Worship

A place of worship, such as a church, temple, mosque or other sacred site.

Whitby Abbey and the Easter problem

Whitby Abbey, the ruins of the abbey church

The Yorkshire coastal town of Whitby is celebrated for its fish and chips, the semi-precious gemstone, jet, its associations with the explorer Captain Cook, Dracula – and its abbey.  It is less well-known as the place where the timing of Easter was decided. “When is Easter this year?” I hear you say; I’m very glad […]

Whitby Abbey and the Easter problem Read More »

Earls Barton, our finest Saxon church tower

All Saints church, Saxon, Earls Barton, Northamptonshire

There’s no need to hurry to see the unique Saxon church at earls Barton in Northamptonshire; it’s been there for a thousand years or more and will probably wait for you. There was probably a settlement at Earls Barton as early as the 6th century – possibly even a Celtic one before that.  By the

Earls Barton, our finest Saxon church tower Read More »

Brixworth – All Saints’ church

Norman window, Saxon arch, Roman bricks. All Saints' church, Brixworth, Northamptonshire

Northamptonshire is blessed with some fine Saxon churches.  And the largest – in fact the largest Anglo-Saxon church in Britain – is at Brixworth.  Actually, a monastery was founded at Brixworth sometime before 675AD, more than 1300 years ago, when this part of the country was in the Kingdom of Mercia and England did not

Brixworth – All Saints’ church Read More »

A journey to Glastonbury Tor

Glastonbury Tor, Somerset, Britain

Legendary Britain is a more illusive place than it once was.  But there are still places where it is sometimes hard to tell where fact ends and fiction begins.  Mysterious Glastonbury Tor, a natural feature rising some 500 feet above the watery Somerset Levels, has been a sacred site since before the Romans came.  It

A journey to Glastonbury Tor Read More »

Swinside Stone Circle

Swinside Stone Circle, Cumbria, looking east

You cannot visit a stone circle, not even a little one, without being impressed.  Think about it.  Apparently, there are around 1,000 stone circles in Britain.  Each one would have taken organisation, willpower and a heck of a lot of muscle to build.  Imagine a conversation starting, “Hey, I’ve got this great idea…” Stone circles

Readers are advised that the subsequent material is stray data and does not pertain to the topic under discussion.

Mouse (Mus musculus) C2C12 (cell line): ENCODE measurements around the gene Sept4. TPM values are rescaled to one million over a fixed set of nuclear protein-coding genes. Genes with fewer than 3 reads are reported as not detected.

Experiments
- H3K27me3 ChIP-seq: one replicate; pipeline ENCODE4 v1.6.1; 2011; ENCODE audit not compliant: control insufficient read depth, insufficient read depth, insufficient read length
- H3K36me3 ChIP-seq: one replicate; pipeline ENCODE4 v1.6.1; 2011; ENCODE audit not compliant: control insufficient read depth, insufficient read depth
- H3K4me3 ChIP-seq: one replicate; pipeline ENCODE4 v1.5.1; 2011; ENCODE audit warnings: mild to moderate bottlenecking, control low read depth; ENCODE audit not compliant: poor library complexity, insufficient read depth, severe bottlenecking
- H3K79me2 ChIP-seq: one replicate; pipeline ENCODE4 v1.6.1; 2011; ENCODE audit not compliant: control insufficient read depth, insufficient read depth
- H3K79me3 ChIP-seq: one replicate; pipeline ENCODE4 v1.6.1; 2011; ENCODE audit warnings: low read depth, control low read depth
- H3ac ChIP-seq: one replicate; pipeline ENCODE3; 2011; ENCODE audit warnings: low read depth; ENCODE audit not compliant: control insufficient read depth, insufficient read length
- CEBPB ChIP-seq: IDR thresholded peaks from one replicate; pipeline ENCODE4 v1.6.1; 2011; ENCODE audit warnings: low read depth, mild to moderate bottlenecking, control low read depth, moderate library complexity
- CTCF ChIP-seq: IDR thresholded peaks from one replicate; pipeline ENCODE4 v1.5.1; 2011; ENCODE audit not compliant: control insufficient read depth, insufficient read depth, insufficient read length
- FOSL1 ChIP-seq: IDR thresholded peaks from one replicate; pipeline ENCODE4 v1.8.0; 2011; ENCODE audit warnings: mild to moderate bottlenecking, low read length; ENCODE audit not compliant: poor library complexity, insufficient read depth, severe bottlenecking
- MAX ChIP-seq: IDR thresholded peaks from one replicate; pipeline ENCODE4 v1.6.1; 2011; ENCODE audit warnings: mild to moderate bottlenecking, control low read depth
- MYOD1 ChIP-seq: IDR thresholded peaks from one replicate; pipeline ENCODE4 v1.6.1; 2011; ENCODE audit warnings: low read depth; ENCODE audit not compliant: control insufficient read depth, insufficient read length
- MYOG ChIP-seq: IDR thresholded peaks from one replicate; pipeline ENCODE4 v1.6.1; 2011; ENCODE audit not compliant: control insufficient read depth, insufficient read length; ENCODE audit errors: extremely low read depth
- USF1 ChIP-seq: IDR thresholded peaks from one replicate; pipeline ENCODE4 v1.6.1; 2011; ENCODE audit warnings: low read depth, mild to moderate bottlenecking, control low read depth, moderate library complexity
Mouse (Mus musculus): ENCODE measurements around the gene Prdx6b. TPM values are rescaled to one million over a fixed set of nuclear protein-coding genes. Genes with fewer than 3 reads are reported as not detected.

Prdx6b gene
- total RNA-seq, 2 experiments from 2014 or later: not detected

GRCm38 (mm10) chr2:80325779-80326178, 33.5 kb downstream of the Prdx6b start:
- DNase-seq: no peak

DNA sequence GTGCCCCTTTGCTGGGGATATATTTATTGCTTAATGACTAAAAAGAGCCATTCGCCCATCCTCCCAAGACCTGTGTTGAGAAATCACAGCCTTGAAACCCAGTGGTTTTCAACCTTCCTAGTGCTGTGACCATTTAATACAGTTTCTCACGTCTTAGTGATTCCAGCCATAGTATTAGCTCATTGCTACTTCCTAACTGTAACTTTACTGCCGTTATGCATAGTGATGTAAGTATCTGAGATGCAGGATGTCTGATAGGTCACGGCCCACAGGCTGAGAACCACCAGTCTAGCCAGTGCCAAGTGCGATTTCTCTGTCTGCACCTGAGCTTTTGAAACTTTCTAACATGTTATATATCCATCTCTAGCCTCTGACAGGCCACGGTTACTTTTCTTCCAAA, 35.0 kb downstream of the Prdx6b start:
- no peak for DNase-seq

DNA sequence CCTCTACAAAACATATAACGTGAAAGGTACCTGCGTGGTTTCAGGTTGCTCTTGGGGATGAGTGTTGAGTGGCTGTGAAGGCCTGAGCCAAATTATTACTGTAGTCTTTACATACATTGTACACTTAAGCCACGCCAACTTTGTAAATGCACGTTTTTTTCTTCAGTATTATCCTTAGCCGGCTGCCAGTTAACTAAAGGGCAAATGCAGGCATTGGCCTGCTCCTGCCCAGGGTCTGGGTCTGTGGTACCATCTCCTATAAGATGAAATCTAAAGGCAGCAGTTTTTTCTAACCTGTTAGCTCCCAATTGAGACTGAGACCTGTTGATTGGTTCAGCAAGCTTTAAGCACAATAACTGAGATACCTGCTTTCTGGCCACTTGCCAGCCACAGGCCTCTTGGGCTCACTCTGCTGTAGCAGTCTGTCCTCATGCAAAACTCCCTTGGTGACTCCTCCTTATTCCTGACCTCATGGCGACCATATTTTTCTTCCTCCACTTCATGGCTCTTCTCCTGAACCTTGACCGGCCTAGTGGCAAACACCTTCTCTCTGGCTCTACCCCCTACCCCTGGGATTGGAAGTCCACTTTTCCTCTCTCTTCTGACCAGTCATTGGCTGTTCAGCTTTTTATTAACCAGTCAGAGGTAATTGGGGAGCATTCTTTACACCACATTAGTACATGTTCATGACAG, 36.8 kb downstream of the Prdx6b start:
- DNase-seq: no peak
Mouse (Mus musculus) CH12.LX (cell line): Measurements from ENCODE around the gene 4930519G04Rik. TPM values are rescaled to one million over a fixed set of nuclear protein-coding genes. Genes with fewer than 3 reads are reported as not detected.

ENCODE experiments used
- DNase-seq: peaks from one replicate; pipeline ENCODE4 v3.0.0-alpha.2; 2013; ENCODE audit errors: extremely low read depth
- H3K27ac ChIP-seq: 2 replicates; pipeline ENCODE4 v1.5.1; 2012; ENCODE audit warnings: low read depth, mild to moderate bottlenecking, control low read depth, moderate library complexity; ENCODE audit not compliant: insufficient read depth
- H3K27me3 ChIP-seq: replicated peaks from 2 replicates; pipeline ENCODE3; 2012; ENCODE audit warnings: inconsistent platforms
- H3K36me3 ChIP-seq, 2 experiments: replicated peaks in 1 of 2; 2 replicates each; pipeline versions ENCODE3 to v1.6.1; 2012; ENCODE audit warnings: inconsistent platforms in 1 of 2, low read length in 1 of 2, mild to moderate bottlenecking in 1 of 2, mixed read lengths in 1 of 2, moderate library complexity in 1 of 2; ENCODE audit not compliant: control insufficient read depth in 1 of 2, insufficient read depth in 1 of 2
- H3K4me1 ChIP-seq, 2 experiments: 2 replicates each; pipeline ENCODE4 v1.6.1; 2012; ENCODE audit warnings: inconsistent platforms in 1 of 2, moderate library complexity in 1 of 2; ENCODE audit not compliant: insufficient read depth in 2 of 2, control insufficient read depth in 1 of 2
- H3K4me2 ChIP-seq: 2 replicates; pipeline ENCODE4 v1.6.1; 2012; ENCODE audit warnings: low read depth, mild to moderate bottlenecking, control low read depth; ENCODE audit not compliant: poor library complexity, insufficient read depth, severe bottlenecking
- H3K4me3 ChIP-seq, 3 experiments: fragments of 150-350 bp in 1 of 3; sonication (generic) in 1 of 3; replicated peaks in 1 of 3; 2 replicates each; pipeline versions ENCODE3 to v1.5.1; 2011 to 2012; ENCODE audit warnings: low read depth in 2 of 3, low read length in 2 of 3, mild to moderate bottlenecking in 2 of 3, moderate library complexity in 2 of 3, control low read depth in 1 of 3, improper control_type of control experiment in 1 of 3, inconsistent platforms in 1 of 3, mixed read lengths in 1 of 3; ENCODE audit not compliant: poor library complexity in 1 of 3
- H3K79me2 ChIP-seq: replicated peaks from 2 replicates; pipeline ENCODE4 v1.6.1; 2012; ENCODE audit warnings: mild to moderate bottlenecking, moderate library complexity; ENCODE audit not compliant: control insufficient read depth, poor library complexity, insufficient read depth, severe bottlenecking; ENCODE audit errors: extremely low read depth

Swinside Stone Circle Read More »

Rosslyn Chapel

Rosslyn Chapel, moody and mysterious

Sooner or later, the curious traveller will end up at Rosslyn.  Not far from Edinburgh, it is a magnet for mystics, myth-lovers, madmen, movie-goers and the mildly interested.  It has been claimed that the chapel was built by the Knights Templar, on the site of a temple of Mithras, and modelled on Solomon’s Temple in

Rosslyn Chapel Read More »

West Kennet Long Barrow

West Kennet Long Barrow

Tumuli, tombs or burial chambers, in varying shapes and sizes, litter the British Isles.  Long barrows are (roughly) rectangular tumuli, ranging from about 60 feet to more than 300 (28 – 100 metres) in length, usually with a stone (or wood) burial chamber at one end, the whole covered with soil and rubble dug from

West Kennet Long Barrow Read More »

Fountains in Yorkshire

Visit Fountains Abbey, the largest monastic ruins in the UK

There was trouble at St Mary’s Abbey in York.  Some of the monks felt that monastic practices had strayed too far from the original values set out by the blessed St Benedict.  In 1132, influenced by a band of Cistercians passing through the city, thirteen of St Mary’s monks rebelled.  However, Archbishop Thurston sympathised with

Fountains in Yorkshire Read More »

National Service of Remembrance

Poppy wreaths, Cenotaph

Amazing; moving; humbling; impressive: words you could choose to describe the annual National Service of Remembrance held in London on Remembrance Sunday, the second Sunday in November.  Thousands attend every year; thousands watch it on TV; thousands more attend similar, albeit slightly more modest, services throughout the United Kingdom – and beyond.  It is an

National Service of Remembrance Read More »

Durham Cathedral

Durham Cathedral, near Framwellgate Bridge

Durham’s story is a fascinating piece of the story of England.  It is partly a tale of saints and kings and moving bones, and it begins back in the 7th century. The founding of Durham Cathedral Actually, it was mostly Cuthbert’s fault – with some help from the Danes, a lost cow and perhaps a

Durham Cathedral Read More »

Mitfords, Fettiplaces and P514

St Mary's, Swinbrook, Oxfordshire

My chum Dave was at it again.  Like me, Dave is tickled by the past and finds there’s more and more of it each day.  “You must visit Swinbrook,” he said over a pint at The Olde Ruptured Duck one Friday.  “Fettiplace memorials in the church.  Amazing.  Would go well on A Bit About Britain.”

Mitfords, Fettiplaces and P514 Read More »

St Davids, too much beer and the lost apostrophe

St Davids Cathedral - the largest cathedral in Wales in Britain's smallest city.

The River Alun trickles through the neat Cathedral Close, between the Cathedral Church of St Davids and the majestic ruins of the 14th century Bishop’s Palace.  In this little green valley, tradition says that St David, son of King Sant and St Non (sainthood ran in the family) and Patron Saint of Wales, established a

St Davids, too much beer and the lost apostrophe Read More »

Ladies of the Vale

Lichfield Cathedral, Staffordshire

There are few things more agreeable than pootling around and about a medieval cathedral.  I found Lichfield’s reflected in the Minster Pool, a small reservoir which has been used by the city since the 11th century.  You’d think it couldn’t get any better, wouldn’t you?  Then you wander up the Cathedral Close, past Erasmus Darwin’s

Ladies of the Vale Read More »

Scroll to Top